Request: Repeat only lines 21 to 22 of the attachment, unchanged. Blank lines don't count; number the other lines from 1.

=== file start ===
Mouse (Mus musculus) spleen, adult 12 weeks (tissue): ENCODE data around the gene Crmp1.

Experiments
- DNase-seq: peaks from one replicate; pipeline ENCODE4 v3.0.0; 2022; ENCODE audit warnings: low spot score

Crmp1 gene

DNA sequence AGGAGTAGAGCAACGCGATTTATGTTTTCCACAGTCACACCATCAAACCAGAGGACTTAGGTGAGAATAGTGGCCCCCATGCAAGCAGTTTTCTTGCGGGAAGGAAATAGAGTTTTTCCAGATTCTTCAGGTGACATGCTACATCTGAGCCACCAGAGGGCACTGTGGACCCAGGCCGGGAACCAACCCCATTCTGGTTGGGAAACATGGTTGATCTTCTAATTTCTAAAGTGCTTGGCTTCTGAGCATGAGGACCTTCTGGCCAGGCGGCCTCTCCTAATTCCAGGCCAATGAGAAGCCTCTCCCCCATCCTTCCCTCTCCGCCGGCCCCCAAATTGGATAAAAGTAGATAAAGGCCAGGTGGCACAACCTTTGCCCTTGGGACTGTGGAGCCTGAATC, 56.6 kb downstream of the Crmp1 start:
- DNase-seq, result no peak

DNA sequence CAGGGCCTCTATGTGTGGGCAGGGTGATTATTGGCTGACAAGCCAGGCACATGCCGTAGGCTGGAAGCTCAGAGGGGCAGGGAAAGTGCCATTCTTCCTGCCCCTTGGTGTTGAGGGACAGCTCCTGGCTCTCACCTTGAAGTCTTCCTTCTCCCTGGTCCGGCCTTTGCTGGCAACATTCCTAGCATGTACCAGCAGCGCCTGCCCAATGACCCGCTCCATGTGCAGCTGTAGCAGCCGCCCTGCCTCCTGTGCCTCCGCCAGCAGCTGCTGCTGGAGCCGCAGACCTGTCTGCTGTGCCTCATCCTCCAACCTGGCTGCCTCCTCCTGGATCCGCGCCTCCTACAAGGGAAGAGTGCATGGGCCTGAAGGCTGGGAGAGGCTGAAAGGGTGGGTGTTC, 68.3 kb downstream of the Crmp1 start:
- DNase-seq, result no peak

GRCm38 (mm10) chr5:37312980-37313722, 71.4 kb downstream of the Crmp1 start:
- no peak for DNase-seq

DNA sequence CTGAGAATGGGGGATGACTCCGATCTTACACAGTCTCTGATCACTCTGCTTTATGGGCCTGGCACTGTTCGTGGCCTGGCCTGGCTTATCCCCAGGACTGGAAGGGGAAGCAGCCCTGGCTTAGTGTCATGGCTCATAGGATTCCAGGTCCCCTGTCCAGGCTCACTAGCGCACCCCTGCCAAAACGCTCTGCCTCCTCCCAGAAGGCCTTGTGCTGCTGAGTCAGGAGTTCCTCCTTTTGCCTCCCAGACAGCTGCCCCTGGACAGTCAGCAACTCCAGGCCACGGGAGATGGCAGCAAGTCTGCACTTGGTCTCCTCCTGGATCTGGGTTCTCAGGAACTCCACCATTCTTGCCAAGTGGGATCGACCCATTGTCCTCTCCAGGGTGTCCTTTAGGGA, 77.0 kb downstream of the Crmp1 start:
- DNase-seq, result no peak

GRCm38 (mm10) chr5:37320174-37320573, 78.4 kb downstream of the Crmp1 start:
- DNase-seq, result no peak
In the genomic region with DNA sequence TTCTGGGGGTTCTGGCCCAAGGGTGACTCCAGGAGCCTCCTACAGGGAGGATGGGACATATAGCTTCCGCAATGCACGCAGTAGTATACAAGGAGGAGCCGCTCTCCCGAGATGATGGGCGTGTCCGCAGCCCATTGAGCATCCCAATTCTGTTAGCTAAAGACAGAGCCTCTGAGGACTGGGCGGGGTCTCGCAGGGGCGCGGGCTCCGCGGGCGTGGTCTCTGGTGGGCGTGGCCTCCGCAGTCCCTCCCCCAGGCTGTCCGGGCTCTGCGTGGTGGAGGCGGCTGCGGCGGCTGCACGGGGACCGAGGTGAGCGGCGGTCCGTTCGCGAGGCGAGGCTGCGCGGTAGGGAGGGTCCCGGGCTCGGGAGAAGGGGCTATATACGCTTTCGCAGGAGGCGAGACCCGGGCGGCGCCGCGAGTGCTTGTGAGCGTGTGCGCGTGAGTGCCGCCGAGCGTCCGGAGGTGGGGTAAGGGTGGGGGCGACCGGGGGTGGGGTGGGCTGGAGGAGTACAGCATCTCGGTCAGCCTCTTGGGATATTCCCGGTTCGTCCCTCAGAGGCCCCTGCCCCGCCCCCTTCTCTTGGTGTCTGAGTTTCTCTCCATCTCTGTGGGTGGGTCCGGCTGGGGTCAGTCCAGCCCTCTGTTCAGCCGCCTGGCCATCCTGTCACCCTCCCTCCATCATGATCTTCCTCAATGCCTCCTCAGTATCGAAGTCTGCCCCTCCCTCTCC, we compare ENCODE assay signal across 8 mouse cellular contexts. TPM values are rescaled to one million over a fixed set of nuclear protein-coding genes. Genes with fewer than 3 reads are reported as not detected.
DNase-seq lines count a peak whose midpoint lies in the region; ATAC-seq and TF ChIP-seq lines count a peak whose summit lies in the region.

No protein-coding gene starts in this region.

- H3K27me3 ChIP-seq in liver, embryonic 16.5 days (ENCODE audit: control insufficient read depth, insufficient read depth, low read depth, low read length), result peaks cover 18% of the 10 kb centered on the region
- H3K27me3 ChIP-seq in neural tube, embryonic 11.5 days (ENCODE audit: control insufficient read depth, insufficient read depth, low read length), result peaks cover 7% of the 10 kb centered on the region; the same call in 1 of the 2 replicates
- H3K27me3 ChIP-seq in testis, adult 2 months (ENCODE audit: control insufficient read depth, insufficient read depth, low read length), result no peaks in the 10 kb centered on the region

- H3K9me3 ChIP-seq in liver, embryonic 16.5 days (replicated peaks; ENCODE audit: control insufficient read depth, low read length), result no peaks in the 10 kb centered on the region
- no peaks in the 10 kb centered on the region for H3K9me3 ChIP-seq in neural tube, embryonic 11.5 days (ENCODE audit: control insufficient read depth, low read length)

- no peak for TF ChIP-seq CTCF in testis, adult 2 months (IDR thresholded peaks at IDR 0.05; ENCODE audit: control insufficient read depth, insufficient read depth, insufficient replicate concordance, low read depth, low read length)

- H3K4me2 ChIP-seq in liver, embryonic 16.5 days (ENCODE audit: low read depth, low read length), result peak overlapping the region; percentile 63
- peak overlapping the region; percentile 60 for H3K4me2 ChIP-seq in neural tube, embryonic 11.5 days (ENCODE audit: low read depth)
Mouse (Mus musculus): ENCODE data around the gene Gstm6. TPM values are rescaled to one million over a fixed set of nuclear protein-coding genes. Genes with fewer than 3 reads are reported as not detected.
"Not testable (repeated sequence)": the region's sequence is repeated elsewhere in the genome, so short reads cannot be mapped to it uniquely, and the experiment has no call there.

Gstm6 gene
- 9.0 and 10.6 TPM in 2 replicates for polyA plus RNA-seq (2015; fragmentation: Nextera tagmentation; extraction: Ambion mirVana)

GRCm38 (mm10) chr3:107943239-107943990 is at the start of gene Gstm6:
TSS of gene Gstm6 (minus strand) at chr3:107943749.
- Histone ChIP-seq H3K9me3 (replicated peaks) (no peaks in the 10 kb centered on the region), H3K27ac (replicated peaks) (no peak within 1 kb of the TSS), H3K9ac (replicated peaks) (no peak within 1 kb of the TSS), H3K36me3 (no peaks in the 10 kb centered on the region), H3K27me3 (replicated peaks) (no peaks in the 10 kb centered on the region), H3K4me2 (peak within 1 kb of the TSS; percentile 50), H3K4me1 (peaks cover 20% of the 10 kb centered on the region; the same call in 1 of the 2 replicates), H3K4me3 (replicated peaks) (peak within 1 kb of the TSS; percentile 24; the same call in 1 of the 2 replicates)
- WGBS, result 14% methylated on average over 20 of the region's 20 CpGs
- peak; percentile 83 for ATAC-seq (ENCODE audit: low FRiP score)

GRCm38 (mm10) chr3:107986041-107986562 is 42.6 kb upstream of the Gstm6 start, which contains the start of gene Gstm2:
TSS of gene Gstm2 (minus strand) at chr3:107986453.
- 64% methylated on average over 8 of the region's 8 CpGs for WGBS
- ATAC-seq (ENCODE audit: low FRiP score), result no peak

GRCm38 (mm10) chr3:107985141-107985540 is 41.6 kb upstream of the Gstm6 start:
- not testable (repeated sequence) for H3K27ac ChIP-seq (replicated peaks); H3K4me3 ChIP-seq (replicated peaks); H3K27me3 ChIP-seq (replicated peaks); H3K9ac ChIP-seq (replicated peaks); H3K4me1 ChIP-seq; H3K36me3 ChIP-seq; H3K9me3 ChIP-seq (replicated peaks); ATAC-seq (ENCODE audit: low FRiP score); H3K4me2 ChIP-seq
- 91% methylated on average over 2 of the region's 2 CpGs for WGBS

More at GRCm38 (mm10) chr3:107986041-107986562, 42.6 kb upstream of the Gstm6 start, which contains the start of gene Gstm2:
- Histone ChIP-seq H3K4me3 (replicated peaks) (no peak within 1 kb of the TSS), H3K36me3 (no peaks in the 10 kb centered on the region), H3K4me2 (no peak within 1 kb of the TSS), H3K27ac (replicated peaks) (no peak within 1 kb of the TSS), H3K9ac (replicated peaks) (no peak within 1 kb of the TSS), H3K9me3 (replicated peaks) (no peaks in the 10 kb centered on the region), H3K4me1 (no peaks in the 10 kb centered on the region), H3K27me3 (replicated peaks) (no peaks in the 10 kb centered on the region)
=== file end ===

- H3K9me3 ChIP-seq in liver, embryonic 16.5 days (replicated peaks; ENCODE audit: control insufficient read depth, low read length), result no peaks in the 10 kb centered on the region
- no peaks in the 10 kb centered on the region for H3K9me3 ChIP-seq in neural tube, embryonic 11.5 days (ENCODE audit: control insufficient read depth, low read length)